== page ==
POPULAR SCIENCE MONTHLY.
|THE POTTER'S ART AMONG NATIVE AMERICANS.|
By ALICE D. LE PLONGEON.
OF all the arts at which man has labored, that of molding clay was probably the first, the most primitive. It has been practiced in all parts of the world, and the thousands of specimens yet existing are an aid to archæological studies, particularly when found intact and unblemished. It is never easy to decide on the age of any piece, as this is not necessarily indicated by its appearance, least of all in places where, as in Mexico and Peru, cunning artificers manufacture antiquities, making jars a few weeks old appear like the time-begrimed handiwork of their great—very great—grandfather or mother; for women have been and are active in that branch of industry. The Mandan women were clever potters. The Zuñi and the Maya women also do much of that work. A new-looking, well-preserved vase may be a rare antique, while a roughly finished primitive one may be modern or of comparatively recent date. There are scholars who claim that some of the Central American and Peruvian specimens are thousands of years old.
In several parts of America it was customary to place various receptacles in tombs, close by the human remains, some jars being usually filled with food and liquid. The pottery found on the Atlantic coast is poor and not abundant, but there is a great quantity in the western part of the United States, as well as in Mexico, Central America, and Peru. Colorado, Missouri, and Ohio are States which have yielded very large collections, varying from crude work to some that is admirable, a certain similarity existing in all. The Alaskan productions are considered of a better quality, in paste and in baking, than any other on the American continent. Some of the large Alaskan vases were coated with a grayish-white wash, and polished after the manner of Phoenician wares. They were decorated with bold devices in black and dark red.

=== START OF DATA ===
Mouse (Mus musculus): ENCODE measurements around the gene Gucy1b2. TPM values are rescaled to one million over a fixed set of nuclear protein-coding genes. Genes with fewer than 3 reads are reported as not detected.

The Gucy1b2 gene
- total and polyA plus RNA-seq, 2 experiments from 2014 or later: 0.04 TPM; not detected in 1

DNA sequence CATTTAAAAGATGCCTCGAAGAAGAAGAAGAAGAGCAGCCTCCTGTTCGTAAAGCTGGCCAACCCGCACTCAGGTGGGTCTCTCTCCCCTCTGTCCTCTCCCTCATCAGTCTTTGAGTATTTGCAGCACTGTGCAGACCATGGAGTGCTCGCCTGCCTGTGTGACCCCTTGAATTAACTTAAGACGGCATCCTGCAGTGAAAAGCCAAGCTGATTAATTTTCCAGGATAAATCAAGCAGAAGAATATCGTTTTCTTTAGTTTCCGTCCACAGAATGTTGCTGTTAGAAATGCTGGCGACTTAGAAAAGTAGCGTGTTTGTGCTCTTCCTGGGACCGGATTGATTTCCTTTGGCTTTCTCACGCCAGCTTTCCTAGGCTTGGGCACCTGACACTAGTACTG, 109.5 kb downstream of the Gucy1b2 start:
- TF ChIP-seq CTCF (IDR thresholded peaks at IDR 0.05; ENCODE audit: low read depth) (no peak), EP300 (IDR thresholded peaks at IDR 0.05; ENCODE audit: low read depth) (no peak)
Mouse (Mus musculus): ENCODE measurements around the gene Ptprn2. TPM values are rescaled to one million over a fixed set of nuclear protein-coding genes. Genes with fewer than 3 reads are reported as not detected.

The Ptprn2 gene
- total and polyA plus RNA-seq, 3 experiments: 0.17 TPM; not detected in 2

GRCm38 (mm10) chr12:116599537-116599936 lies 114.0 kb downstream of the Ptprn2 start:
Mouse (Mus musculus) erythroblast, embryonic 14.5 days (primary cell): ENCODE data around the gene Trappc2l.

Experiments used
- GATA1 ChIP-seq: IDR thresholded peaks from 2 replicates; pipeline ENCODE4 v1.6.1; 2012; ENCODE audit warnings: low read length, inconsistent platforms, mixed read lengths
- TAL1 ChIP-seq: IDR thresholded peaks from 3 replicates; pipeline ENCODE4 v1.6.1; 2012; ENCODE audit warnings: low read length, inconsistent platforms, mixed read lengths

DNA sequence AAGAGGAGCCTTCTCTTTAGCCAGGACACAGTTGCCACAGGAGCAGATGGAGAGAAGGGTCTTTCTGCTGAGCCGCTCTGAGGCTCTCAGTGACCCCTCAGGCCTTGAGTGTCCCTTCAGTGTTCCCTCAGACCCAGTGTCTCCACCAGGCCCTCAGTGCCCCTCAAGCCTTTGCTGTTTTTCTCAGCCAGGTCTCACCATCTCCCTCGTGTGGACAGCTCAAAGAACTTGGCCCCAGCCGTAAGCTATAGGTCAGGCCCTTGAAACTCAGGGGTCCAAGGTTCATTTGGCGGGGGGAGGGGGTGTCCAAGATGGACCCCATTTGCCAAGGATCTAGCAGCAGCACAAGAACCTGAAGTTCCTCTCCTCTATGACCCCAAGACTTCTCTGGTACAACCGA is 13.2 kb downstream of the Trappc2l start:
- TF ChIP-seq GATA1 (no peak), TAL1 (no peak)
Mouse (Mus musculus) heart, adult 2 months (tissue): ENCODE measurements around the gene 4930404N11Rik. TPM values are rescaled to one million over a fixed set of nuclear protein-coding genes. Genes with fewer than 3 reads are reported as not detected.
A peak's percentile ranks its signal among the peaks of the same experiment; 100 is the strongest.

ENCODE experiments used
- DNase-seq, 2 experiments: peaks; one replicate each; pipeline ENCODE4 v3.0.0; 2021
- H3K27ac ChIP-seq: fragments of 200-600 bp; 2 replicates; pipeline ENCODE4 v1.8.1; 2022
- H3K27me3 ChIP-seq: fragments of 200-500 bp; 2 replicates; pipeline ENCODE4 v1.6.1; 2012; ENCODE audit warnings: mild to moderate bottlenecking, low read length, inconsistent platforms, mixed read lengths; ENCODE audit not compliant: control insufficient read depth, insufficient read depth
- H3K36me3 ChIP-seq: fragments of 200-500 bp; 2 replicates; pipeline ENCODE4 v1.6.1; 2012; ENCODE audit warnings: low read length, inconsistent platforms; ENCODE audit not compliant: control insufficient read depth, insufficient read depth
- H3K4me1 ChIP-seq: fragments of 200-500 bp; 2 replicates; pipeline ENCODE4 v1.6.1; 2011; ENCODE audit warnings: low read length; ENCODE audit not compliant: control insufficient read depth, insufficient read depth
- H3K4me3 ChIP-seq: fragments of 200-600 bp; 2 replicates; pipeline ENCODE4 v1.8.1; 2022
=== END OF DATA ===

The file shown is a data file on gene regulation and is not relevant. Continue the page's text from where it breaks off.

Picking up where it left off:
The North Americans modeled their utensils by hand, without wheel, and none seem to have understood the art of glazing. They mixed their clay with pounded shells, with sand, or with pulverized siliceous rock; mica was also used. After being shaped, the clay was hardened in open fires or kilns. Among the many ornamentations, that imitating basket work was much used, and may have suggested itself because the modeling was sometimes done inside of baskets. Similar devices are common on ancient German pottery. The Greek ornament (EI) was very common in America, while Phoenician art is suggested by some of the life forms seen on the Peruvian and Chiriquian